Easter is such a natural religious event for Christians to cherish. They revere the crucifixion and Jesus’ incredibly joyous resurrection and ascension. But have you ever thought of Easter as a time of gift-giving? The Christmas season has become widely practiced as a time of giving gifts just as the wise men brought gifts in recognition of Jesus’ birth (see Matthew, chap. 2). But Easter has its own significance when it comes to giving gifts.
I’ve come to see Easter in the light of these words: “Unto every one of us is given grace according to the measure of the gift of Christ. Wherefore he saith, When he ascended up on high, he led captivity captive, and gave gifts unto men” (Ephesians 4:7, 8). It echoes a statement in the Old Testament: “Thou hast ascended on high, thou hast led captivity captive: thou hast received gifts for men” (Psalms 68:18). Interestingly, the Psalmist uses the phrase, “received gifts” instead of the New Testament’s words, “gave gifts.” I like to think of these terms as receiving gifts from God and giving through an expression of God. Jesus received from God, and he gave to us.
Here are three gifts to us that came from Jesus’ expression of God – gifts that can revolutionize daily life. The gift of forgiveness as Jesus forgave his enemies at the crucifixion. The gift of immortality demonstrated by his overcoming death at the resurrection. And the gift of complete victory over material limitations shown in Jesus’ ascension. These particular gifts impel a specific spiritual awakening that is still in the beginning stages of dawning. This dawning is the result of Jesus’ life, crucifixion, resurrection, and ascension – and the result of how he understood God.
Christian Science draws from the Bible words that define the very essence of God’s nature. Three of them are Love, Life, and Spirit. Christ Jesus reflected, that is, he expressed, God more than any individual ever has. Ponder for a moment the immense good in store for our world as it more fully discovers that Jesus’ expression of divine Love proved hate can be conquered; and consider his manifestation of Life and how it overcame death; and imagine the significance of his representation of Spirit in rising above the limits of matter. These are gifts that hint at an empowerment of humanity – an empowerment with the profound implications of destroying hate, death, and all material limitations. Our present demonstration of these three gifts may be modest, but it points us in life-changing directions.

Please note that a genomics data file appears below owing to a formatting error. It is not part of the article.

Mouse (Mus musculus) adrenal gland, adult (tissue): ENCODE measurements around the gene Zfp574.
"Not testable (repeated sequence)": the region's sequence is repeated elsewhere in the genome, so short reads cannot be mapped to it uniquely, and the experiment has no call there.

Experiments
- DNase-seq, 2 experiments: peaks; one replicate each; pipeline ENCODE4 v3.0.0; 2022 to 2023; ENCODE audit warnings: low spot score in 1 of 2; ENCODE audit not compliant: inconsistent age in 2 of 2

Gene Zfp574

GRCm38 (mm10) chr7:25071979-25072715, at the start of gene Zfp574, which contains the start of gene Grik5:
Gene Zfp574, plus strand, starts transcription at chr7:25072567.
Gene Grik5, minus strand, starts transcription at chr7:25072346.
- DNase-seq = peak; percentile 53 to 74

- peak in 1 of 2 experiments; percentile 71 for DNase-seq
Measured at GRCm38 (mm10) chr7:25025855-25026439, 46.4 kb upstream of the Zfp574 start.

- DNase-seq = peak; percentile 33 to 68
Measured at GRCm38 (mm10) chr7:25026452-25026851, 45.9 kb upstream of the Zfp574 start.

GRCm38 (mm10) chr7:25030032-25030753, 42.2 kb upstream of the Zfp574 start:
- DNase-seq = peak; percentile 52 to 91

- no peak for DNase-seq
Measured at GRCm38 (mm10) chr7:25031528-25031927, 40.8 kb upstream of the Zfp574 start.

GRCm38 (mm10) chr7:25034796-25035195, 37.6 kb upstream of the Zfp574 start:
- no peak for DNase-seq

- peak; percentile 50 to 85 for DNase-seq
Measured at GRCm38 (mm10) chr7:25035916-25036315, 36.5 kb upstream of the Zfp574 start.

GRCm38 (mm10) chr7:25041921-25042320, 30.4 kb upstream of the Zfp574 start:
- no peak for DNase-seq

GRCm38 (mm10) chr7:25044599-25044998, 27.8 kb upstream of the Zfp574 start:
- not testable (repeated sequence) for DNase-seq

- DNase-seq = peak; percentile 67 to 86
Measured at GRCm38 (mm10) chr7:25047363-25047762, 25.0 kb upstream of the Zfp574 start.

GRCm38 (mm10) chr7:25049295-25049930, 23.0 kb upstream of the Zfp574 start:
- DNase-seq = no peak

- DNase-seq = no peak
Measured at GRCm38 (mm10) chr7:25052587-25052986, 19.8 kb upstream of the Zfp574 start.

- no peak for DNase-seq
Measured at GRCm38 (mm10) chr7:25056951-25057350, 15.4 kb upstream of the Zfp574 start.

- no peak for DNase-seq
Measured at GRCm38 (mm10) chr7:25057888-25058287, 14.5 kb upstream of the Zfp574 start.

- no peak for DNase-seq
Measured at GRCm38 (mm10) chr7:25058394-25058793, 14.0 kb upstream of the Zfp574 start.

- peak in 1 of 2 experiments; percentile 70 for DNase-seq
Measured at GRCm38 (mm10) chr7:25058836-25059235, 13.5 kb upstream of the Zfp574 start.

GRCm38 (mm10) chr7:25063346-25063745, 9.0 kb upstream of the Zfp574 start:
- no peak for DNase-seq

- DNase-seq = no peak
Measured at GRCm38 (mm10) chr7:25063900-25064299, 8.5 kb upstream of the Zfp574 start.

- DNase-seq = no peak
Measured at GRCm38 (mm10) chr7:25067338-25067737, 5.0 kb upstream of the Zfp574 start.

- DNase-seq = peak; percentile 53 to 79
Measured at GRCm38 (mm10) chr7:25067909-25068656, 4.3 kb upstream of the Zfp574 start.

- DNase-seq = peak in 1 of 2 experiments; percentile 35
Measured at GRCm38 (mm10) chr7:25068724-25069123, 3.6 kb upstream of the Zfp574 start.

Jesus understood and expressed God as not only a loving God, but as ever-present Love itself. Universal Love. Omnipotent Love. He showed us that the dawning recognition of this Love is a Christ-impelled dawning. It is God’s message of unity and our oneness with Him. As we catch an inspired glimpse of the love Jesus lived, we, too, can feel empowered with this Christ-love. It enables us to feel a Christly forgiveness that reaches into and blesses the hearts of others who may have done us wrong.
The understanding that God is infinite and perfect Life, and that we are Life’s image and likeness (see Genesis 1:26, 27), raises up what seemed destined to die. When Jesus completely overcame death, his profound example gave us the gift of understanding to prove, however humbly, that Life is eternal. Even a resurrection of a friendship, a project, or a job we had hoped for shows some indication of this. As an understanding of Life has dawned on my consciousness, I’ve seen even sickness and disease disappear instantly – surely a priceless gift.
Furthering our progress in healing involves challenging a view that matter is substance. Mary Baker Eddy, the Discoverer of Christian Science, says in her book “Science and Health with Key to the Scriptures,” “There is no life, truth, intelligence, nor substance in matter” (p. 468). I’ve seen for myself throughout my life that a genuine understanding of God as infinite Spirit lifts us out of the suffering inherent in matter.
Yes, the forgiveness that heals, the resurrection from what seemed destined to die, the growing freedom from materialism, are authentic presents. These gifts Christ Jesus revealed are here to change the world. The lessons his expression of God taught may dawn in consciousness only gradually. But as they do, we’ll echo with deep gratitude these Bible words on Easter, and every other day: “Thanks be unto God for his unspeakable gift” (II Corinthians 9:15).